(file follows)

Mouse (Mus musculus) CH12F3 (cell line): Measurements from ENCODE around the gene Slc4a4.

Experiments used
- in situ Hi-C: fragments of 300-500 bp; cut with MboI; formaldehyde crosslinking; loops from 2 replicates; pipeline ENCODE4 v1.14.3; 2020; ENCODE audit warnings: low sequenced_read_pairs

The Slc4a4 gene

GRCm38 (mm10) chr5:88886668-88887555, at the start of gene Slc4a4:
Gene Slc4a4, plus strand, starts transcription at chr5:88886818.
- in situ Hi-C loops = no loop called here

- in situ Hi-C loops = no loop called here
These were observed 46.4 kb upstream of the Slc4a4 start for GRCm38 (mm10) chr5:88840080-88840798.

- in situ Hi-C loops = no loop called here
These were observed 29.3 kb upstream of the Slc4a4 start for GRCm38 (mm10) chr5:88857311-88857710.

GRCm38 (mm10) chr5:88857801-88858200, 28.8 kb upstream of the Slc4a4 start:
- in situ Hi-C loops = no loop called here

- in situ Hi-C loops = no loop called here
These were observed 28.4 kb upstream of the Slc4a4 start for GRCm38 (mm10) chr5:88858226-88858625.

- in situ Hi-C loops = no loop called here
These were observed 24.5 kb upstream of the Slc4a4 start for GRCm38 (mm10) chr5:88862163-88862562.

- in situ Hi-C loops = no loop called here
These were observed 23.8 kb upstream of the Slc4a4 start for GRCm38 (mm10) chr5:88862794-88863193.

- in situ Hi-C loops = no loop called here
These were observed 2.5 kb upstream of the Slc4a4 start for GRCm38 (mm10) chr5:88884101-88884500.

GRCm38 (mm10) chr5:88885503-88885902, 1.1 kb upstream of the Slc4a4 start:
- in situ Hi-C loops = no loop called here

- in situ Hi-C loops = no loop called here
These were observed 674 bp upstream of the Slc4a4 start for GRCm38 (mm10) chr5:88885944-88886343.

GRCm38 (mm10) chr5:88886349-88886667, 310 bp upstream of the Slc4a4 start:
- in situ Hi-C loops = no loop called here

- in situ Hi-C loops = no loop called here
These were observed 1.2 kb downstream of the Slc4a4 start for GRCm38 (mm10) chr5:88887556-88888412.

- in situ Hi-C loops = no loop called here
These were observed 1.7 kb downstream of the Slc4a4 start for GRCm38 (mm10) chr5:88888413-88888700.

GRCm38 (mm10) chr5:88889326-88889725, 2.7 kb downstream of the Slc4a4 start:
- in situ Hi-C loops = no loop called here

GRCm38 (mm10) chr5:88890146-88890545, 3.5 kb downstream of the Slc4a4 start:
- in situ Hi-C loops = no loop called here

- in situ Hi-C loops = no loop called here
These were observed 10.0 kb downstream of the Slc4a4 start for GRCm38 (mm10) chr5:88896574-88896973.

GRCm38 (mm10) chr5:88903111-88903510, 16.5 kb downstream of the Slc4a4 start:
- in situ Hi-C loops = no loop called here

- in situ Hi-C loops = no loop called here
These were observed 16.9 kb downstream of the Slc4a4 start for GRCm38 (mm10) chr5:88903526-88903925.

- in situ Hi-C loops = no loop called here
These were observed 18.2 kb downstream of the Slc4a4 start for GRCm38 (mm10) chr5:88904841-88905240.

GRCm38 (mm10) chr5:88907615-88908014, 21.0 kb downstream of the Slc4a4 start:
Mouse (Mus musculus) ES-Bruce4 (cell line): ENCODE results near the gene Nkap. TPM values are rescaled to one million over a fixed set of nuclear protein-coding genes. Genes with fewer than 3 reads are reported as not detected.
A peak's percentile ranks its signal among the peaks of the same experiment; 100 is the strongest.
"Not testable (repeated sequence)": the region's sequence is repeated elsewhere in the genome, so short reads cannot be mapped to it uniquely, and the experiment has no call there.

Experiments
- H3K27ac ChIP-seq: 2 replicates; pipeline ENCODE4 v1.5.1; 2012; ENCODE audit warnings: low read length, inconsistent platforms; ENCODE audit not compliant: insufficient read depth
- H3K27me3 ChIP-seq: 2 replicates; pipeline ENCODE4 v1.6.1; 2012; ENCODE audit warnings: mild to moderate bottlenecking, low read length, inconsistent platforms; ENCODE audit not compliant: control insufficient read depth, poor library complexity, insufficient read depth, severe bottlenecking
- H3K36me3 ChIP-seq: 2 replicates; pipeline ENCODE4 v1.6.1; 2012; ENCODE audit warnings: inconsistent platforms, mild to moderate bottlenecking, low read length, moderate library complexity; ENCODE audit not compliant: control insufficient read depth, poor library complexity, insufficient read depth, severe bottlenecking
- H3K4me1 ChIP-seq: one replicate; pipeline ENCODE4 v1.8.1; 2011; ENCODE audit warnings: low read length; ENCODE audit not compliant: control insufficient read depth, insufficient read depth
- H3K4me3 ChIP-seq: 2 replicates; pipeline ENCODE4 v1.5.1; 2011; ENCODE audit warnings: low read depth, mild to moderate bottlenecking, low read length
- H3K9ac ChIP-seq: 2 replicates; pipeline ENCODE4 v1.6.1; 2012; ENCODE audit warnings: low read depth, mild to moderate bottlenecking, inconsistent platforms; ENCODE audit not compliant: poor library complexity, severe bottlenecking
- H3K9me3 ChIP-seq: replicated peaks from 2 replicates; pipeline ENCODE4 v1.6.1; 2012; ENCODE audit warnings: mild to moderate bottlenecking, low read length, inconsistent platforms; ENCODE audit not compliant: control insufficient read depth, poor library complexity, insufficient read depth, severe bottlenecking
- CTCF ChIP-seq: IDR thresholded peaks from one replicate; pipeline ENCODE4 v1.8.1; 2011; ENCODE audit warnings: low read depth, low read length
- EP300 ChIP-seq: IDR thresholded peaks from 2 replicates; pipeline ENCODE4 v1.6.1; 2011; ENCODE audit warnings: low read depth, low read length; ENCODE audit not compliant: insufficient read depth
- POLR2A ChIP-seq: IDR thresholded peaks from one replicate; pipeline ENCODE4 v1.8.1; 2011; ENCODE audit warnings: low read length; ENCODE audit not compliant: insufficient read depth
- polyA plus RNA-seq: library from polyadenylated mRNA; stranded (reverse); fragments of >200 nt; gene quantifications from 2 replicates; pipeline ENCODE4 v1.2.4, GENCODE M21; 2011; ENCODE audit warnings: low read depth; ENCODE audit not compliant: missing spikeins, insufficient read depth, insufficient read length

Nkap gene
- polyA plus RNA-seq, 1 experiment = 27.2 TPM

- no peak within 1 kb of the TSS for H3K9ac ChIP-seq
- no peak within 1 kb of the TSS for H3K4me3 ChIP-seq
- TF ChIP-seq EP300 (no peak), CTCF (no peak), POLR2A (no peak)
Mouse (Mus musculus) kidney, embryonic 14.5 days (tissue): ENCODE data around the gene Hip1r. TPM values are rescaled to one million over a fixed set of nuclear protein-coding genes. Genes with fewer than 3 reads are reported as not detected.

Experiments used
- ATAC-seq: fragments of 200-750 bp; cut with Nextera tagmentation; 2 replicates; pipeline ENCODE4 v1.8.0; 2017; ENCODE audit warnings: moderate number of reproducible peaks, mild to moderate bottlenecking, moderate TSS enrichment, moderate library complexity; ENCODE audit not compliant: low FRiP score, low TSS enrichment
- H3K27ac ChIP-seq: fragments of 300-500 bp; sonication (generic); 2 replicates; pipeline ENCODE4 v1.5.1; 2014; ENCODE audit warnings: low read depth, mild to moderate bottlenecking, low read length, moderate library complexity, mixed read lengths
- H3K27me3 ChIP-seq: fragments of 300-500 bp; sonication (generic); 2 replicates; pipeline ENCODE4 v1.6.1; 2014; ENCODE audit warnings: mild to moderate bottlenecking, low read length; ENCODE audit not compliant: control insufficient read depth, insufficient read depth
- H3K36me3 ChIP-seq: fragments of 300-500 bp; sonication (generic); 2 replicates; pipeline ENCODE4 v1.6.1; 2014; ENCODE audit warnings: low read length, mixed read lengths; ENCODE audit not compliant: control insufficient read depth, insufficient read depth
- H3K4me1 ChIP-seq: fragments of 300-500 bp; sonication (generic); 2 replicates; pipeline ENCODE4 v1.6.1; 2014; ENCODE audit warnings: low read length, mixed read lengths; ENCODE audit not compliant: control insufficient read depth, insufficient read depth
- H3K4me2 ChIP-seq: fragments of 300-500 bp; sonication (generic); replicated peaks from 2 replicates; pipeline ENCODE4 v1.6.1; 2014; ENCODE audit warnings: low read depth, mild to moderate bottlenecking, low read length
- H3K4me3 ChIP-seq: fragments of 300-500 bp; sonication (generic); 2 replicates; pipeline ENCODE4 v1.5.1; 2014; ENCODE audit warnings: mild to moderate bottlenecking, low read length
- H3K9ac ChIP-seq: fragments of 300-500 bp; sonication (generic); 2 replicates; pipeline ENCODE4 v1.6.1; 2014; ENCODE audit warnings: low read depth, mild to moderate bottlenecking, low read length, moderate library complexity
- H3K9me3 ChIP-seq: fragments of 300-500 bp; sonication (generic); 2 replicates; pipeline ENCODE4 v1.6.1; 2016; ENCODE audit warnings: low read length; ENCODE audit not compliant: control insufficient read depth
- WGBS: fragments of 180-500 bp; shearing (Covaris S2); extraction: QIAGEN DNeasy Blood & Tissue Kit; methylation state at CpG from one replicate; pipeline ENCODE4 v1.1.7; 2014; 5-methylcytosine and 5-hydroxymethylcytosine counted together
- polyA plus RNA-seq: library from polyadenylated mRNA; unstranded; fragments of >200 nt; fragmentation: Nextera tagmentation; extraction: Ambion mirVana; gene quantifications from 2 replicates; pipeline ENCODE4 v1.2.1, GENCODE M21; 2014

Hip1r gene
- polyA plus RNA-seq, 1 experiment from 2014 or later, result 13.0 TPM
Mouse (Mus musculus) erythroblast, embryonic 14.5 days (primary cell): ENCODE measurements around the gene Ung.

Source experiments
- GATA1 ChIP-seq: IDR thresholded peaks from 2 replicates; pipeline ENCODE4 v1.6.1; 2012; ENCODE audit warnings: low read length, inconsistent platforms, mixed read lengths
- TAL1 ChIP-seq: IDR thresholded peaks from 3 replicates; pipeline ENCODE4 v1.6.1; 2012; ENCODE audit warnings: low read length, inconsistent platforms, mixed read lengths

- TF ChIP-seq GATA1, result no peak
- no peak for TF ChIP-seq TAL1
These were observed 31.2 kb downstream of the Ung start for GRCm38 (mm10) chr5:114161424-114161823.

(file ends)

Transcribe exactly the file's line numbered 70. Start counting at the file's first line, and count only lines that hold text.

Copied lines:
- H3K36me3 ChIP-seq: fragments of 300-500 bp; sonication (generic); 2 replicates; pipeline ENCODE4 v1.6.1; 2014; ENCODE audit warnings: low read length, mixed read lengths; ENCODE audit not compliant: control insufficient read depth, insufficient read depth